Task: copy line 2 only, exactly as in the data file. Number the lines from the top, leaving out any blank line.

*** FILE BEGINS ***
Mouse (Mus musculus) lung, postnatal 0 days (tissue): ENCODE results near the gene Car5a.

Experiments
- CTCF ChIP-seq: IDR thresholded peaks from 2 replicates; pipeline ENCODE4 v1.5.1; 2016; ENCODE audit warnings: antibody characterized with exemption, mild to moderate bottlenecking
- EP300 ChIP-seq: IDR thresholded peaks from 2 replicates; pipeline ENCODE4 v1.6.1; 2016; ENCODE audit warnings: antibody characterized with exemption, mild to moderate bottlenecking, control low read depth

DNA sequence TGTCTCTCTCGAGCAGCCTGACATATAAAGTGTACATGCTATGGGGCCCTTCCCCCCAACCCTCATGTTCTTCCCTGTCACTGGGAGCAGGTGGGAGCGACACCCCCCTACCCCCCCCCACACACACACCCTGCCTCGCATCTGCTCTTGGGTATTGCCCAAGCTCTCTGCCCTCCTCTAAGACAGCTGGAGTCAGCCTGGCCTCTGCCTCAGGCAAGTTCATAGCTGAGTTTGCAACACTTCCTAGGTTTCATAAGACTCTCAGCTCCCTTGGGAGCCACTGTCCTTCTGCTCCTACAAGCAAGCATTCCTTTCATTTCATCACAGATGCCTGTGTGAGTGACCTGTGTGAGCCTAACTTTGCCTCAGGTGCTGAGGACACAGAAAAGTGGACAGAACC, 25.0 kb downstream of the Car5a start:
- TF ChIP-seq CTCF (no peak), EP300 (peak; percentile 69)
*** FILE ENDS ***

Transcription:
Experiments